Sight loss aids for reading printed text
One of the biggest issues faced by people with sight loss is losing the ability to read their own letters or enjoy books as they used to.
While there’s no question that a vision impairment makes reading more of a challenge, there are ways to make it easier.
The following techniques are commonly used by our veterans.
Even if you only have a little vision, a carefully positioned task lamp could be best investment you will ever make. Good lighting is key to making the most of our vision, so this is the best place to start when it comes to improving your ability to see text on a page.
Almost all printed correspondence and books come in large print these days. This increases the size of the text from the usual 10 to 12 point to a far bigger 16 to 18 point, which can make an obvious difference. To receive the large print version, you will need to request it.
Some people find that filtered glasses can increase contrast and definition, making it more comfortable to look at text on a sheet of white paper. A yellow filter is the most commonplace, but you’d need to see for yourself which colour filter works best for you.
A typoscope is a simple, inexpensive reading guide made up of a sheet of dark card or plastic with a cut-out section. It only allows you to read a small amount of text at a time which, for some people, reduces visual confusion and dazzle. You can buy a pack of typoscopes from the RNIB shop.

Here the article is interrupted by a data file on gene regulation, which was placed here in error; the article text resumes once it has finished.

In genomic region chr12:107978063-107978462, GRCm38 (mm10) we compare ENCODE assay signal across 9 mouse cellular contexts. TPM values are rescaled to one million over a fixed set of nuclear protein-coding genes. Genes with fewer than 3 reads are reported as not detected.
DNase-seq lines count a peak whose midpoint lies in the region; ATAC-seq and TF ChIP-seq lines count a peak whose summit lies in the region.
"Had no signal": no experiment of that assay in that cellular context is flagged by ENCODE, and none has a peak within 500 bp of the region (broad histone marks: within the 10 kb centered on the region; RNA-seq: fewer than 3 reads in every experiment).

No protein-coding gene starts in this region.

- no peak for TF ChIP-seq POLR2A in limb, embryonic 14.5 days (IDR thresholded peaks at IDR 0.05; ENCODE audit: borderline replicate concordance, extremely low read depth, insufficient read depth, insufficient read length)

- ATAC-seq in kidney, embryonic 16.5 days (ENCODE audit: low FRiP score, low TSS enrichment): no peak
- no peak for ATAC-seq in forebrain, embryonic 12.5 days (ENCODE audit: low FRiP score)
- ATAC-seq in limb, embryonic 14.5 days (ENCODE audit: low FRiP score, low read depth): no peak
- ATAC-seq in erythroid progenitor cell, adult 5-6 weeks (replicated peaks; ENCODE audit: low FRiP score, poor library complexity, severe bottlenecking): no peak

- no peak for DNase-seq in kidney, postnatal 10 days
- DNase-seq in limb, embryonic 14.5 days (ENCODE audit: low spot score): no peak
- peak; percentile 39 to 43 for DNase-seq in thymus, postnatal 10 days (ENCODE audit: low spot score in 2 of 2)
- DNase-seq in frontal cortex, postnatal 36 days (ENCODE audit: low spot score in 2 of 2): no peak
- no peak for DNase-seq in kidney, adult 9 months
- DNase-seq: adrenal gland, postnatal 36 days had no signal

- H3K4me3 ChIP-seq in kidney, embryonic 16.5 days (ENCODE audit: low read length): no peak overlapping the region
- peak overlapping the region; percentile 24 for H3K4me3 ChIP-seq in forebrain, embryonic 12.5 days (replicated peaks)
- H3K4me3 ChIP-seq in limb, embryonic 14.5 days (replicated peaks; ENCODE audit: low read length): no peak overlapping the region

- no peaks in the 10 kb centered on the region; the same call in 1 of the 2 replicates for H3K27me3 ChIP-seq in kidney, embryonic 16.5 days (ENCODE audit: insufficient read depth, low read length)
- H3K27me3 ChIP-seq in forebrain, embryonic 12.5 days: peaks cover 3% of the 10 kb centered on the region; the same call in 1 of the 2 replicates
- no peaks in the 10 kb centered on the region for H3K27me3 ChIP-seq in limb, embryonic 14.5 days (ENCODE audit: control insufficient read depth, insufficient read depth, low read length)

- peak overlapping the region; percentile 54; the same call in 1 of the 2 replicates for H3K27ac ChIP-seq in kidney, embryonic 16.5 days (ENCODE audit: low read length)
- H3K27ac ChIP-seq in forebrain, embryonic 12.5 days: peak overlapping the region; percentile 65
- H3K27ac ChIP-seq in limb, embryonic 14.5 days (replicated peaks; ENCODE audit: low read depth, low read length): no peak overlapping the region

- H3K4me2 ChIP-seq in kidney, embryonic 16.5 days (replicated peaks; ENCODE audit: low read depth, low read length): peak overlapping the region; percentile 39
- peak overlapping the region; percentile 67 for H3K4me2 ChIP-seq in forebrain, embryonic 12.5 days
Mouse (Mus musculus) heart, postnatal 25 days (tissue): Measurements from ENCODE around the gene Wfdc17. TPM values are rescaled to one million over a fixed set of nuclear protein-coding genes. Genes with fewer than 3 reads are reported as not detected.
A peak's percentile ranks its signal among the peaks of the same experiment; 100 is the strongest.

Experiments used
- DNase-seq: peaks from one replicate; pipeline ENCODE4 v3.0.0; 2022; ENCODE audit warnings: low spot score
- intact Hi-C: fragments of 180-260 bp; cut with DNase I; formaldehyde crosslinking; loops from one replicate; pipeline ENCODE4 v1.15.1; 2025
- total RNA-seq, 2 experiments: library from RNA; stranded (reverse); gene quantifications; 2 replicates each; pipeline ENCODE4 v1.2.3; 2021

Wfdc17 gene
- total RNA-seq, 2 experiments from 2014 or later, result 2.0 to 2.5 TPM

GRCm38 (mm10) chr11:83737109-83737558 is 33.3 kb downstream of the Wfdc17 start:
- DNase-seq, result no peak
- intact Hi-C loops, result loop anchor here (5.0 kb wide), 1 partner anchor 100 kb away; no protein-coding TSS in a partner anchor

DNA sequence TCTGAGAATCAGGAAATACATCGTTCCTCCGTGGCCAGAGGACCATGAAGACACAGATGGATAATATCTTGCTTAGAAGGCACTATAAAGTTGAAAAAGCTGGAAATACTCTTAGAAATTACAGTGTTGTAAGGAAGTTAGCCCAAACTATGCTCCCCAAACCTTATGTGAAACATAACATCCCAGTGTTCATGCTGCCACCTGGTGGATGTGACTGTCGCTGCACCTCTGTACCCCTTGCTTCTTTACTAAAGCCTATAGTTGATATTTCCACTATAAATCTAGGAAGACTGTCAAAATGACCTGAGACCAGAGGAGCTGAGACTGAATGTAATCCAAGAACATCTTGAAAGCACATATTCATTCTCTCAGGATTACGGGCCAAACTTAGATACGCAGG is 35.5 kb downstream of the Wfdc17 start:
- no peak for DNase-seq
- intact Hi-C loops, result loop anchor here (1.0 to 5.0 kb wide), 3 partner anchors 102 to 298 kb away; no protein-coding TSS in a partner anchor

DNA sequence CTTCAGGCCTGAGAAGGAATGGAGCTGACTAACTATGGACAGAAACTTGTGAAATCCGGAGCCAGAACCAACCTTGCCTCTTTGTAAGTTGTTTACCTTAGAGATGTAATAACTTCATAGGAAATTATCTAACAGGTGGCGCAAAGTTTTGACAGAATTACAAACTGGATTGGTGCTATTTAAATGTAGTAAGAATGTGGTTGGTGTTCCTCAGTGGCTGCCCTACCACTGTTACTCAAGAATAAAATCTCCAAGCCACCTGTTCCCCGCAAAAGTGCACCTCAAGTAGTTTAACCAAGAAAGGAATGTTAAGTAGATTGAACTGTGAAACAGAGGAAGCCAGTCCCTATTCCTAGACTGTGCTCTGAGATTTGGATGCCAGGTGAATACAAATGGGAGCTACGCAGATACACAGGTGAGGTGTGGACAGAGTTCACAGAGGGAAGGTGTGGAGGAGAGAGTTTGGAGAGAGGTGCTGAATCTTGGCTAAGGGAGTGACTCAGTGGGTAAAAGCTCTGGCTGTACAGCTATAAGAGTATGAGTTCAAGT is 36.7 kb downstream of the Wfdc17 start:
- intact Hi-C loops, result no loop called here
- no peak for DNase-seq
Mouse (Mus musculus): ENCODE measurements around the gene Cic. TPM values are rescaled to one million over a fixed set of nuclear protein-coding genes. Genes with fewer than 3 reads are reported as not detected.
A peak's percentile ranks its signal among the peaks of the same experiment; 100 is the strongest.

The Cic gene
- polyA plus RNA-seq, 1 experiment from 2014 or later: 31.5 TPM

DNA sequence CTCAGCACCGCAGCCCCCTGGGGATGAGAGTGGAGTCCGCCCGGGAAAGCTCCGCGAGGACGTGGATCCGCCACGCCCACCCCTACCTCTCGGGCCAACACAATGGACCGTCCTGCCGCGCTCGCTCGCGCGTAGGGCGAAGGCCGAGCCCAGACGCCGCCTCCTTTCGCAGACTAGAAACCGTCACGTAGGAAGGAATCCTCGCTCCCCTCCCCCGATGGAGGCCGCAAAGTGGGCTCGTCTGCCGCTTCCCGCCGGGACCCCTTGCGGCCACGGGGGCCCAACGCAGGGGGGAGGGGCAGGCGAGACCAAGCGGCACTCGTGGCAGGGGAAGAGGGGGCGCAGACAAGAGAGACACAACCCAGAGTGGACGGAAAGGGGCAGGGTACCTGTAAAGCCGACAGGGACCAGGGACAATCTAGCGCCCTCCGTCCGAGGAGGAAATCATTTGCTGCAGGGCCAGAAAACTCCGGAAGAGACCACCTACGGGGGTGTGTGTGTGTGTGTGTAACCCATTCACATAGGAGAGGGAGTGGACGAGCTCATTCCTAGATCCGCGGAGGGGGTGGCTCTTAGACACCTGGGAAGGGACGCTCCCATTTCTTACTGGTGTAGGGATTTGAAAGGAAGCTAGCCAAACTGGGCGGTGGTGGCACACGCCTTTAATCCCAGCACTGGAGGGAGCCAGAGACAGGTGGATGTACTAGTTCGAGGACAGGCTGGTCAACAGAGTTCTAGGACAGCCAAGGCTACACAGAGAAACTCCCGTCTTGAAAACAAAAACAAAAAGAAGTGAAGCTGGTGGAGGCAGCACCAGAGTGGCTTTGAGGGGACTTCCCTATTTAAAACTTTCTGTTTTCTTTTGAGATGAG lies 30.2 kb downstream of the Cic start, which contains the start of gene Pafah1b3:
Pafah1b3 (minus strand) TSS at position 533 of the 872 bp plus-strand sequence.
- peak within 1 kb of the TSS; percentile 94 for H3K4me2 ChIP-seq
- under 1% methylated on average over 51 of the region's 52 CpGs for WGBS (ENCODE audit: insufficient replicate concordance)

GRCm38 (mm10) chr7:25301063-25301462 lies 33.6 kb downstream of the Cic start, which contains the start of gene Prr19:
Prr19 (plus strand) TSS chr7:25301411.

For eye conditions affecting central sight loss, such as macular degeneration, it’s possible to learn to read using your peripheral vision. Eccentric Viewing is a technique in which you find the best spot in your visual field, often the closest to the centre, and move the text through this window. The Macular Society provides free online training.
Another technique is using a magnifier to enlarge text. This can take a bit of practise and you may find you need different levels of magnification for different types of reading. For example, spot reading for, say, a date or phone number, may need less magnification than larger amounts of text which can be more tiring to read.
There are all kinds of magnifiers, from conventional - which often come with lights - to electronic options. These days, apps are becoming increasingly popular too as they can easily be stored on smart phones and tablets. Your eye specialist should be able to advise on the best magnifier for you.
If magnifiers don’t work for you, or you have no vision at all, your best bet may be audio.
- Talking Books gives you access to thousands of books and publications in audio format, from novels to recipe books, to quiz books. Read our guide on Talking books and audio publications for more on this.
- You should be able to request audio versions of all your correspondence and bills. Read our guide on Reading bills and statements with low vision for more on this.
Optical Character Recognition (OCR)
OCR is an electronic device which takes a picture of printed text and reads it aloud for you. There are many different types of OCR, from simple standalone machines to more sophisticated, portable options. The RNIB shop is a good place to start.
You can also download OCR apps straight on to your smart phone or tablet, though these tend to read everything in an artificial voice.
If you are a beneficiary of Blind Veterans UK, speak to your local team about aids to help you with reading.